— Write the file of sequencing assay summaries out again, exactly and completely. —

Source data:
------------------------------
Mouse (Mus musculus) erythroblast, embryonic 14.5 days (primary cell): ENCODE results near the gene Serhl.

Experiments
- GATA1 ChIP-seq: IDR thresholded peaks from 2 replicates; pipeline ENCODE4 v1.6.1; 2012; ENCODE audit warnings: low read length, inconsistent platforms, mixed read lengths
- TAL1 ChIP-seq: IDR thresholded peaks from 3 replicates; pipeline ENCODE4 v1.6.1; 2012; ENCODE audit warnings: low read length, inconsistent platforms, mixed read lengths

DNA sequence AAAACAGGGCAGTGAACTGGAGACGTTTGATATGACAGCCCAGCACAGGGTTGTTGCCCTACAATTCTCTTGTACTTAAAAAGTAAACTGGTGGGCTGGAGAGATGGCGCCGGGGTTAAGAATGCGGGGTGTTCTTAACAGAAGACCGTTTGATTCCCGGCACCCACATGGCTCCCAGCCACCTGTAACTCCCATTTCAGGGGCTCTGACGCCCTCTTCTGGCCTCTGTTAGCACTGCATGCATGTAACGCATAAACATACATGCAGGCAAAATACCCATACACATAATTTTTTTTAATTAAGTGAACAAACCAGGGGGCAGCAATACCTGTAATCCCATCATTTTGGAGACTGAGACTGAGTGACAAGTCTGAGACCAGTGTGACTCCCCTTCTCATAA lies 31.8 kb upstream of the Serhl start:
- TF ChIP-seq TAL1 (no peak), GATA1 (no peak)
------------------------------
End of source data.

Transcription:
Mouse (Mus musculus) erythroblast, embryonic 14.5 days (primary cell): ENCODE results near the gene Serhl.

Experiments
- GATA1 ChIP-seq: IDR thresholded peaks from 2 replicates; pipeline ENCODE4 v1.6.1; 2012; ENCODE audit warnings: low read length, inconsistent platforms, mixed read lengths
- TAL1 ChIP-seq: IDR thresholded peaks from 3 replicates; pipeline ENCODE4 v1.6.1; 2012; ENCODE audit warnings: low read length, inconsistent platforms, mixed read lengths

DNA sequence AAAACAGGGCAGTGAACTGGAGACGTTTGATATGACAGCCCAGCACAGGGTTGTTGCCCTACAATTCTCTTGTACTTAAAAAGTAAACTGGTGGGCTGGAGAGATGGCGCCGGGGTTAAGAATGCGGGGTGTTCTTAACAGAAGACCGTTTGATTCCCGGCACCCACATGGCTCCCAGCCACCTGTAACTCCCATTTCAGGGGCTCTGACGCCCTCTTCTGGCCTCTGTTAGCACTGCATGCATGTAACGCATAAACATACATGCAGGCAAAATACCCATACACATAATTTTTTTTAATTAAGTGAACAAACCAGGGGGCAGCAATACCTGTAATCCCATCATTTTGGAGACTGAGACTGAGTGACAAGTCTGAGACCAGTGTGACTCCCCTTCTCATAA lies 31.8 kb upstream of the Serhl start:
- TF ChIP-seq TAL1 (no peak), GATA1 (no peak)